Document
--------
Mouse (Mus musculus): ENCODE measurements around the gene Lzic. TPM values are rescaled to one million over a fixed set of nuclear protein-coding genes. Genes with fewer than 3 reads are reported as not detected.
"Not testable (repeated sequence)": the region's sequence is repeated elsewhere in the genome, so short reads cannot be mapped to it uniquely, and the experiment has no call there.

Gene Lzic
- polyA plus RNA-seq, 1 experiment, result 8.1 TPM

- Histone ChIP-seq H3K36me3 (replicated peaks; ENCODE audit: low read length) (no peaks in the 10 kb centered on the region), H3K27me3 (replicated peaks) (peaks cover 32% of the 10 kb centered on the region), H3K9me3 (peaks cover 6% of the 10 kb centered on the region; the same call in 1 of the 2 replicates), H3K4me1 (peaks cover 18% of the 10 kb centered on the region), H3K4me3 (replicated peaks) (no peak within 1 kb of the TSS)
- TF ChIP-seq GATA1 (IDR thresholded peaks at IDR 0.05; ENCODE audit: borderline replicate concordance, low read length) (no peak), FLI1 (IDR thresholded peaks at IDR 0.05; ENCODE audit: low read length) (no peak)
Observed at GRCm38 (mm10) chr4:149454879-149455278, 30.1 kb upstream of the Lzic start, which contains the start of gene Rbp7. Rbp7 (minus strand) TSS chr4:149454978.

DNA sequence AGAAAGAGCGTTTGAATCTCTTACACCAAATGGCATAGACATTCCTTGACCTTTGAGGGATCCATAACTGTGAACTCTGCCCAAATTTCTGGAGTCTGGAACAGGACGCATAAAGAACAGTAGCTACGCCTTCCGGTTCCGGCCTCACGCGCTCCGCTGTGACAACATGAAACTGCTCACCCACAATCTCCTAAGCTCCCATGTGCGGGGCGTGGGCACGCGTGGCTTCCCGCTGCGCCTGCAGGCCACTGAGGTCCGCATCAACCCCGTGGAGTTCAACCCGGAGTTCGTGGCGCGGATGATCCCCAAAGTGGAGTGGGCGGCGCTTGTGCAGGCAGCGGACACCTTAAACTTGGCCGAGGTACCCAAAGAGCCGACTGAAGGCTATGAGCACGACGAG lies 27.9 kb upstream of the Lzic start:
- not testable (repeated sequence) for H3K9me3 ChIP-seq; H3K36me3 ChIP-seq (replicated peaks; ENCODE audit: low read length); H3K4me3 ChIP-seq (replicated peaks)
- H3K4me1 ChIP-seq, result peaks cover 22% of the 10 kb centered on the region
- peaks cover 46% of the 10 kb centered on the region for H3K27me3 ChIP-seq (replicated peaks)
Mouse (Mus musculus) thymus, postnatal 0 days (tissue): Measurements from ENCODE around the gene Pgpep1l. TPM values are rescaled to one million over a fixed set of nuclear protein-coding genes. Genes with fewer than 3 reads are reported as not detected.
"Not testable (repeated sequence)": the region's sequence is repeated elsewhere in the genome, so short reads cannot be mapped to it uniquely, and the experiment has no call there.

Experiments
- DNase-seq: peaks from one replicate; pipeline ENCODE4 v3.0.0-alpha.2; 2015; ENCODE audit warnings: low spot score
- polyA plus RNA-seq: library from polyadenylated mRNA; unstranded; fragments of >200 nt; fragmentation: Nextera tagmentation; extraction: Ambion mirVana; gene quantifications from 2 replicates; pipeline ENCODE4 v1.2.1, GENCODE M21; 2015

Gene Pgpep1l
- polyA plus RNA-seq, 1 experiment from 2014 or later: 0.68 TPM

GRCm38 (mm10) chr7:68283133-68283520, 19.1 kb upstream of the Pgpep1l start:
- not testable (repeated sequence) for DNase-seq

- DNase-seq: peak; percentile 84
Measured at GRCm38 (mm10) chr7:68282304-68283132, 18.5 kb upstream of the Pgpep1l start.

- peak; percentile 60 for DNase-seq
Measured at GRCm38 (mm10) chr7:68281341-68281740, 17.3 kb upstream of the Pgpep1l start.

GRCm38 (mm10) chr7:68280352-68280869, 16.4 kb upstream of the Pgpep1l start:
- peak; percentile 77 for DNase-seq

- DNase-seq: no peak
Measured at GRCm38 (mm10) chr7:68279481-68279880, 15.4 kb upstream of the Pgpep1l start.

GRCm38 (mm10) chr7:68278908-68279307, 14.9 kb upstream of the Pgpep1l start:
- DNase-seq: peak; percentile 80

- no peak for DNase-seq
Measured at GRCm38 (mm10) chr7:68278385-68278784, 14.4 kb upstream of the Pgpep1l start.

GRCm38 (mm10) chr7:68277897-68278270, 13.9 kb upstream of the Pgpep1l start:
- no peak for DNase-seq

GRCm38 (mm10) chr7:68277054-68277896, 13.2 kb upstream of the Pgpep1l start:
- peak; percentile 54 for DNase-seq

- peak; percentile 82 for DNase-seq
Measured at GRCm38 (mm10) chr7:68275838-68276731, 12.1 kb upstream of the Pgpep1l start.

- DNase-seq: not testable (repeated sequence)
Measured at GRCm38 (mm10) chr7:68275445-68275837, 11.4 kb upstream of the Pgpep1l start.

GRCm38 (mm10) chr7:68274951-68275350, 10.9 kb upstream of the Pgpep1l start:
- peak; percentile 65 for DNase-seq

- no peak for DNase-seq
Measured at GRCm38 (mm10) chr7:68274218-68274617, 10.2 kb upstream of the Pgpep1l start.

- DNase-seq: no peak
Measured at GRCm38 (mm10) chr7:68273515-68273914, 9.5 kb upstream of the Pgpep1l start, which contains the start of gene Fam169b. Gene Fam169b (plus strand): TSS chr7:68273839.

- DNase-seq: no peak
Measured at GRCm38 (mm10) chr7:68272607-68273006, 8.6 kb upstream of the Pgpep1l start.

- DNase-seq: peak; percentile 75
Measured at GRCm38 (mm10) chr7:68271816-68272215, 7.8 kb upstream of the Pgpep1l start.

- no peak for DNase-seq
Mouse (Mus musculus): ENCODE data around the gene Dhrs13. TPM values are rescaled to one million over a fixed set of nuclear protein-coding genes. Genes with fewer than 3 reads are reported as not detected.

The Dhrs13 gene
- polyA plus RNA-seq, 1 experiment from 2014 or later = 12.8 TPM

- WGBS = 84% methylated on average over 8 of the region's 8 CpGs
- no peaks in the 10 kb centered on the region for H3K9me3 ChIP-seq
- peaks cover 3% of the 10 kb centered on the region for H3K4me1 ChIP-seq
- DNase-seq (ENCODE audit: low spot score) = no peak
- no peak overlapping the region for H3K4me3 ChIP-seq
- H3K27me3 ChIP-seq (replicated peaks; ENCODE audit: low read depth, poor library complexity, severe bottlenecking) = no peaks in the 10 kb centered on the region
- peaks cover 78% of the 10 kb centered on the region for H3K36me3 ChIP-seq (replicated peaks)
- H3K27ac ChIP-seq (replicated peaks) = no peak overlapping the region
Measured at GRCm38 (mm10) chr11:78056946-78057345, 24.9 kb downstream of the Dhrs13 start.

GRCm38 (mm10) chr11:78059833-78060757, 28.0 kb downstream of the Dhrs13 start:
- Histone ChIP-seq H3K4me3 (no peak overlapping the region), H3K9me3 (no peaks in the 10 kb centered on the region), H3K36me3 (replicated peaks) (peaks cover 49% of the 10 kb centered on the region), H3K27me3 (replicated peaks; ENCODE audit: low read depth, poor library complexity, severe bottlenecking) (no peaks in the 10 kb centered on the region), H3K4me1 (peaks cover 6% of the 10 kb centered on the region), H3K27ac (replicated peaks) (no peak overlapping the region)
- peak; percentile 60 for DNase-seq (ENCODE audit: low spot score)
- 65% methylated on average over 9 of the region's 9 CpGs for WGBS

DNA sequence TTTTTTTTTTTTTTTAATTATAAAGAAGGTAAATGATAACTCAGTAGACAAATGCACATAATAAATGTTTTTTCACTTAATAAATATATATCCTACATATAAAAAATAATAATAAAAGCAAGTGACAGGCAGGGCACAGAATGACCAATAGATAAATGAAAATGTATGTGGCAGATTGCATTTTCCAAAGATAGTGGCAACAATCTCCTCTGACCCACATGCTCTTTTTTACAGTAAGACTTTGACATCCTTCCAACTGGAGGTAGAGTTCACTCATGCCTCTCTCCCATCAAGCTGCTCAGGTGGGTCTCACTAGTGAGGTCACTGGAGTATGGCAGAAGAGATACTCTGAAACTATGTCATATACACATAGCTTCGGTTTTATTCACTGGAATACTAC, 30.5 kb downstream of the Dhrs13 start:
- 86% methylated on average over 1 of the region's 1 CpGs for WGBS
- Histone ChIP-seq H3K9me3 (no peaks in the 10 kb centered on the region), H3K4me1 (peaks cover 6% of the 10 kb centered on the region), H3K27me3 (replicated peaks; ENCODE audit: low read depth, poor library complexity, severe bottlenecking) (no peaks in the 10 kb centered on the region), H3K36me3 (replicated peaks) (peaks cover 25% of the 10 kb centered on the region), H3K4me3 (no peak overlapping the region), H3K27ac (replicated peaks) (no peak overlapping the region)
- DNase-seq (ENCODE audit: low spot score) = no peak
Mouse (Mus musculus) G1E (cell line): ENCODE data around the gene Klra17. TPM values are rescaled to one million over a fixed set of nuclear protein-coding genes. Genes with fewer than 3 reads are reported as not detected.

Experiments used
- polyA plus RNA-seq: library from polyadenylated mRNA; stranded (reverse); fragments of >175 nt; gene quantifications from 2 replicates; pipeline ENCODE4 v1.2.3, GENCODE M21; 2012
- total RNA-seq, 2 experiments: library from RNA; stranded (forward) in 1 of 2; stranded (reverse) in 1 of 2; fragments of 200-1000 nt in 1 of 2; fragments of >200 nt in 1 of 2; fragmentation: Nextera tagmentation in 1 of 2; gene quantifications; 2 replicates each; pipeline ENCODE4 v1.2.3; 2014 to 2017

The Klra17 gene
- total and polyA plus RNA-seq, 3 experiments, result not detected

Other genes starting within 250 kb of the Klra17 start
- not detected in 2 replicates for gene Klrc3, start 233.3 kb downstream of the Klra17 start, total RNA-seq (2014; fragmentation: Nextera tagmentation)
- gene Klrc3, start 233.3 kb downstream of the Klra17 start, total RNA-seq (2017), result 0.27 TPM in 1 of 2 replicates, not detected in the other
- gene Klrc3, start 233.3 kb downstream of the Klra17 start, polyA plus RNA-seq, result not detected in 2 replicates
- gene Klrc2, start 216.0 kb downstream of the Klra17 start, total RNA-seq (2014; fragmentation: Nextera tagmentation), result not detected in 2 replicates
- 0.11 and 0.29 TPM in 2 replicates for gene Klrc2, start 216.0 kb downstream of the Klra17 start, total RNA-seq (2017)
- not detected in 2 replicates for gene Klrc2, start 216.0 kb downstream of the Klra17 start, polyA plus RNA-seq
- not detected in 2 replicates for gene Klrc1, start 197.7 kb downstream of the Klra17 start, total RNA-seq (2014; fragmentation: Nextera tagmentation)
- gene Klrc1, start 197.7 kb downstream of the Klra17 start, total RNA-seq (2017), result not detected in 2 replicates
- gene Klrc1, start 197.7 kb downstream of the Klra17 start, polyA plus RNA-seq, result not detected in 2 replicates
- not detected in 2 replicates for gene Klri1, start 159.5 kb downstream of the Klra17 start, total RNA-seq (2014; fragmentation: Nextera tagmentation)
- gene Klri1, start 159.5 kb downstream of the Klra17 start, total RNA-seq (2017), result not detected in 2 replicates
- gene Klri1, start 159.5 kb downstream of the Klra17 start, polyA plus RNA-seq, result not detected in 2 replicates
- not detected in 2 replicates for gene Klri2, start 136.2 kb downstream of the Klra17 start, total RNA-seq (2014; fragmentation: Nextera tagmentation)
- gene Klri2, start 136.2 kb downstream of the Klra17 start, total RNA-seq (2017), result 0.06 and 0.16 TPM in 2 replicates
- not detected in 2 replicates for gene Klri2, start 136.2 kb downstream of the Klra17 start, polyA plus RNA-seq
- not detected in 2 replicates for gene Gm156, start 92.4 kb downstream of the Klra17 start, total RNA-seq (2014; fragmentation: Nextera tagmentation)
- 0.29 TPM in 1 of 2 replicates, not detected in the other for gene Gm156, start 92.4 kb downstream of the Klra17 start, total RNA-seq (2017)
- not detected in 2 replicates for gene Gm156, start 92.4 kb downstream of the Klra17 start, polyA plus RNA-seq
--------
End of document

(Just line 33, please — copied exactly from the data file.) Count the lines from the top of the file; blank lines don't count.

GRCm38 (mm10) chr7:68277897-68278270, 13.9 kb upstream of the Pgpep1l start: